In the Journals

High-risk pools may raise health care costs for all Americans

Reinstituting high-risk pools as a state option as part of the American Health Care Act that was recently passed by the U.S. House of Representatives would move health care policy in the United States “a huge step backward,” as it would segregate individuals with preexisting conditions from the broader insurance pool and increase costs for everyone, according to a commentary published in Annals of Internal Medicine.

“Historically, high-risk pools have not worked well,” Jean P. Hall, PhD, from the University of Kansas Medical Center, wrote. “They generally have not provided affordable or adequate coverage to persons with preexisting conditions, nor have they made the individual market affordable for others. Moreover, they have cost more than policymakers seem to appreciate on the basis of allocations for high-risk pool programs in past and current legislation.”

According to HHS, 51% of Americans have preexisting conditions, such as cancer, high BP, congenital heart problems, asthma, head injuries or paralysis, that may force them into high-risk pools. Prior to the Affordable Care Act, high-risk pools included extremely high premiums and deductibles and significant limits on coverage, according to Hall. Under the AHCA, high-risk pools may have more severe coverage limits, particularly for mental health, substance abuse and maternity care. In addition, high-risk pools would subject many individuals to unaffordable coverage, having to forgo care and poorer outcomes due to the allowance of increased premiums, deductibles and out-of-pocket costs under the proposed legislation, according to Hall. Overall, individuals with chronic conditions who are forced into health care plans that they cannot afford will only shift costs to others, she wrote.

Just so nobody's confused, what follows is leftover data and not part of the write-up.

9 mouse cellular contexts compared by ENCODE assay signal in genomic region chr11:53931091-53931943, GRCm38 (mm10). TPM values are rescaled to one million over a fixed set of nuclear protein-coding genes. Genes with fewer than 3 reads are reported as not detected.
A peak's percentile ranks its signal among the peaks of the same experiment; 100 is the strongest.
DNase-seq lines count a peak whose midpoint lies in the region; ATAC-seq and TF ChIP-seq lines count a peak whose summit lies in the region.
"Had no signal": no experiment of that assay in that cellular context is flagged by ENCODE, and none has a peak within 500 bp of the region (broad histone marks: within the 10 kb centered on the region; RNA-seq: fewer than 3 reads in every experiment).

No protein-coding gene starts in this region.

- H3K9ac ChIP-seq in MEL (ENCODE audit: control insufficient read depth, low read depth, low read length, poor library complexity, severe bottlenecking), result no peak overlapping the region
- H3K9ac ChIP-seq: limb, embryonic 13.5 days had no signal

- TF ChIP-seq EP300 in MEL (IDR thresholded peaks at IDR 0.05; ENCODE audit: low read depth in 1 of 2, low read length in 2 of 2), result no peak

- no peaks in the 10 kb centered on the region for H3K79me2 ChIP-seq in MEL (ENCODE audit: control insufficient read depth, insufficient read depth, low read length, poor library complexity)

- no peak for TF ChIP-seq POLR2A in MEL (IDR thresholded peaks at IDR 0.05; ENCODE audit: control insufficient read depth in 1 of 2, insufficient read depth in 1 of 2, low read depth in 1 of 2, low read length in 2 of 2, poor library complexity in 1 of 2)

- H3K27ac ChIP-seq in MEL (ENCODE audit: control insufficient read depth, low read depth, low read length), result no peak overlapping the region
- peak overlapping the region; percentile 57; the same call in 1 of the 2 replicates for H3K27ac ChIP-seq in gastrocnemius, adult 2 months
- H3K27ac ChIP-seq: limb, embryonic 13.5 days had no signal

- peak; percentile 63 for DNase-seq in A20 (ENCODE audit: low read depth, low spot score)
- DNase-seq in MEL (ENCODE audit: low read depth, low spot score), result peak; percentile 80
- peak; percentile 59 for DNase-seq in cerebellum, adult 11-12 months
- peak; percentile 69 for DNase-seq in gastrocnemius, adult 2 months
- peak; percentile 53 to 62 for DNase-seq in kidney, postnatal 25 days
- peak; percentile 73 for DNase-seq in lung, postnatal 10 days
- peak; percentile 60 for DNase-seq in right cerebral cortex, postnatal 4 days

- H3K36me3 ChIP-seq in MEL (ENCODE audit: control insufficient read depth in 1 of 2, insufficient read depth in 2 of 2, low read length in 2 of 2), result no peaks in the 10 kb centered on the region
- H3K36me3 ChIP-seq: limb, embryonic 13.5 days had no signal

Separating individuals with preexisting conditions into high-risk pools does not reduce costs or the number of uninsured, according to Hall. Policymakers should fund a robust national reinsurance program to efficiently and justly make health insurance more affordable rather than state-based high-risk pools, she wrote.

Supporters of the AHCA argue that only individuals with preexisting conditions who allow their existing coverage to lapse would be subject to medical underwriting and high-risk pools; however, data from HHS indicate that spells of insurance are experienced by millions of individuals with preexisting conditions each year due to job changes or phases of financial difficulty, according to Hall.

“Insurance works best when it spreads costs across a large pool of people, limiting the effects of those with higher costs on overall rates,” Hall concluded. “High-risk pools do not work, because they concentrate costs and require subsidies at a level that policymakers have never funded adequately. Perhaps ironically, the AHCA likely will increase the cost of individual insurance, even for the healthiest people, because those with preexisting conditions will make heroic efforts to maintain their coverage in the Marketplace, whereas healthy people may choose to drop out. At the same time, persons with preexisting conditions who have a lapse in coverage will be subject to premiums and deductibles that may make it impossible for them to obtain insurance or to use it when needed. When their conditions worsen because of lack of care, all Americans will share their costs.” – by Alaina Tedesco

Disclosure: Hall reports receiving support from The Commonwealth Fund.